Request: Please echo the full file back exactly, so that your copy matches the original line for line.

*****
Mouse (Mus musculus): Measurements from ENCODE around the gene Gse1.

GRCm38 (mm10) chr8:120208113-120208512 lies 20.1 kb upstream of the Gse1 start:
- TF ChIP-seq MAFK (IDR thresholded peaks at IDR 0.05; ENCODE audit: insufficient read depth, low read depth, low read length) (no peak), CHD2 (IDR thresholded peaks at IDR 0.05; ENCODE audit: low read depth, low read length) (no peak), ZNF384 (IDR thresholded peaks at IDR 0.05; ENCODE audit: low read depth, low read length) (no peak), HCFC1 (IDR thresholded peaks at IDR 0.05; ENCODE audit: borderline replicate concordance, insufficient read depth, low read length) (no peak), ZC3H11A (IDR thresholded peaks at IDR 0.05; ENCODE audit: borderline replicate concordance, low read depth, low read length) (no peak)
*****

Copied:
Mouse (Mus musculus): Measurements from ENCODE around the gene Gse1.

GRCm38 (mm10) chr8:120208113-120208512 lies 20.1 kb upstream of the Gse1 start:
- TF ChIP-seq MAFK (IDR thresholded peaks at IDR 0.05; ENCODE audit: insufficient read depth, low read depth, low read length) (no peak), CHD2 (IDR thresholded peaks at IDR 0.05; ENCODE audit: low read depth, low read length) (no peak), ZNF384 (IDR thresholded peaks at IDR 0.05; ENCODE audit: low read depth, low read length) (no peak), HCFC1 (IDR thresholded peaks at IDR 0.05; ENCODE audit: borderline replicate concordance, insufficient read depth, low read length) (no peak), ZC3H11A (IDR thresholded peaks at IDR 0.05; ENCODE audit: borderline replicate concordance, low read depth, low read length) (no peak)